Association of Adult Celiac Disease with IBS

Abstract & Commentary

Synopsis: Irritable bowel syndrome patients (at least in the United Kingdom) should be routinely investigated for the presence of celiac disease .

Source: Sanders DS, et al. Lancet. 2001;358:1504-1508.

Irritable bowel syndrome (IBS) is extremely common in western populations. However, important medical organizations such as the American Gastroenterological Association do not recommend any routine medical assessment of IBS patients. Three hundred consecutive new gastrointestinal patients at a University Hospital in Sheffield, England who fulfilled Rome II criteria for IBS were matched with 300 healthy controls. Consensus diagnostic criteria (Rome II criteria) for IBS include abdominal discomfort or pain with 2 of the following 3 features: discomfort relieved with defecation, onset associated with a change in frequency of stool, and onset associated with a change in form (appearance) of stool. Supporting symptoms of IBS include: fewer than 3 bowel movements/week, more than 3 bowel movements/day, hard or lumpy stools, loose (mushy) or watery stools, straining with stools, urgent stools, feeling of incomplete rectal emptying, mucus in stools, and abdominal fullness or swelling or bloating. 

All patients and controls in this study were evaluated for celiac disease using serum IgA antigliadin, IgG antigliadin, and endomysial antibodies (EMA). Positive antibody results were followed up with recommended duodenal biopsy. Sixty-six patients with IBS had positive antibody results, and 14 of these patients had celiac disease. Compared to matched controls, IBS was significantly associated with celiac disease (P = 0.004, odds ratio [OR] 7.0; 95% confidence interval [CI], 1.7-28.0). A variety of other medical problems were ultimately documented in many of the IBS patients including: 1 rectal cancer, 16 cases of diverticular disease, and 3 cases of inflammatory bowel disease (among other diagnoses).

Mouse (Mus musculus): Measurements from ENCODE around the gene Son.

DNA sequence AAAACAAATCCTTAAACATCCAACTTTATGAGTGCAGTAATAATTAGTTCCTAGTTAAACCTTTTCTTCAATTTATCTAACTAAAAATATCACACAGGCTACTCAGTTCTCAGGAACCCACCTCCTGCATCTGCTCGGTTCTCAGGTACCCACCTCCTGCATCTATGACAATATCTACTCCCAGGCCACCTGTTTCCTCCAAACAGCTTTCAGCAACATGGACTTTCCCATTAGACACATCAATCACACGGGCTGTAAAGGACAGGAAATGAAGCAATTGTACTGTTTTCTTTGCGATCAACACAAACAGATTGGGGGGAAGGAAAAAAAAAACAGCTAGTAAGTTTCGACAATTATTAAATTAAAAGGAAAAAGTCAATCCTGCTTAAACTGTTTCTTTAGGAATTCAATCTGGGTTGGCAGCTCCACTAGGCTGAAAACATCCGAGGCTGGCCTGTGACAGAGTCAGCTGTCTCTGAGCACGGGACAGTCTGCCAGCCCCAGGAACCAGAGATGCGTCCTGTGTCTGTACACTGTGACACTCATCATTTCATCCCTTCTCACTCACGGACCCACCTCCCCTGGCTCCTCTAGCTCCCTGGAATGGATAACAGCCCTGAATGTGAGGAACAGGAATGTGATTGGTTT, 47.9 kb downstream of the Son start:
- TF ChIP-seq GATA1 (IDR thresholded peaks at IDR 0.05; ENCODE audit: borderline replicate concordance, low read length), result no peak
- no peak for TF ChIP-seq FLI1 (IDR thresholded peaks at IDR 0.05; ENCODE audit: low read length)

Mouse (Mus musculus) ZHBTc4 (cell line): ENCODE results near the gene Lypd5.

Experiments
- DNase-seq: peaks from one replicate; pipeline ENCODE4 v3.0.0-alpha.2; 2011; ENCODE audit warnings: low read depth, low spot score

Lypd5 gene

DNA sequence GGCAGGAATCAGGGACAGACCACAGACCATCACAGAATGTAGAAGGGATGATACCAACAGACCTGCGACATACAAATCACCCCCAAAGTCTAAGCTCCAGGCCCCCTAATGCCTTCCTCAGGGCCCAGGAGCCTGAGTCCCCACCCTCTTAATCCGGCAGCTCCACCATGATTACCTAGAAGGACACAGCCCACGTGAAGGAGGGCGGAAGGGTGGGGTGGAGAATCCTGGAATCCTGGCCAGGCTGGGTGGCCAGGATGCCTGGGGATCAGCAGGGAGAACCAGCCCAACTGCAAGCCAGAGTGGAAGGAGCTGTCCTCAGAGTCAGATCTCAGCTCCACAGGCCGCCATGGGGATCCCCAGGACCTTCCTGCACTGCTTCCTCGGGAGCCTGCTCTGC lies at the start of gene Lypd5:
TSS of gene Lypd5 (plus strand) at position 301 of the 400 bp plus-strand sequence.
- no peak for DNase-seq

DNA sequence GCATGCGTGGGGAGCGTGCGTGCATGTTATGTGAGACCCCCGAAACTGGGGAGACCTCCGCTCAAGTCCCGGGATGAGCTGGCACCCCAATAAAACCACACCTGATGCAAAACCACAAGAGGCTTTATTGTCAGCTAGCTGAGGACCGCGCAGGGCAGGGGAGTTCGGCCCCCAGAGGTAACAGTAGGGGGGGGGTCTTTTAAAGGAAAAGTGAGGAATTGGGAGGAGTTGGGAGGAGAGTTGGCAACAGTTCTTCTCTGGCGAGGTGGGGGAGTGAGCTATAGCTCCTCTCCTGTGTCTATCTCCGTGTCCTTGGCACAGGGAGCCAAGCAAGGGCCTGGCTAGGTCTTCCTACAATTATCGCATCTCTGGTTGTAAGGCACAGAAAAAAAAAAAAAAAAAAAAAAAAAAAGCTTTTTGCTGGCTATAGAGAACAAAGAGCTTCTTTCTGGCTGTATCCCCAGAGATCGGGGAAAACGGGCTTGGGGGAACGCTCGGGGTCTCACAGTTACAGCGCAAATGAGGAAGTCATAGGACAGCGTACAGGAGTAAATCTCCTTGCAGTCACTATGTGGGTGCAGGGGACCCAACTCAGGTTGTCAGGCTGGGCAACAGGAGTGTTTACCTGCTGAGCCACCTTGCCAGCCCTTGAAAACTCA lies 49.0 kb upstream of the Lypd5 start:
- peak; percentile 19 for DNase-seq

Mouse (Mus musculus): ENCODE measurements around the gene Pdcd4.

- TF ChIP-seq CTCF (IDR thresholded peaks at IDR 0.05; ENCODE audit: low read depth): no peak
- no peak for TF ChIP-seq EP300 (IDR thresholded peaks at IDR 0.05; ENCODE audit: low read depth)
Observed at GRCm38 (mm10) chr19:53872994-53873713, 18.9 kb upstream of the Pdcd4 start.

Comment by Malcolm Robinson, MD, FACP, FACG

Gluten sensitive enteropathy (celiac disease) is relatively common in England and elsewhere in the United Kingdom. Although these precise numerical results would not apply here in the United States, it is likely that we too may miss some patients with occult celiac disease who present with nondescript symptoms suggesting IBS. Use of the antibody testing as described in this article might well be appropriate in some individuals, especially if there are other findings suggesting celiac disease such as iron-deficiency anemia, diabetes, cryptogenic hyperamylasemia, peripheral neuropathy, and/or osteoporosis. Celiac disease is commonly thought to involve steatorrhea and weight loss, but some patients actually are quite constipated and without weight loss. Onset of celiac disease can be quite insidious.

Dr. Robinson, Medical Director, Oklahoma Foundation for Digestive Research; Clinical Professor of Medicine, University of Oklahoma College of Medicine Oklahoma City, OK, is Associate Editor of Internal Medicine Alert.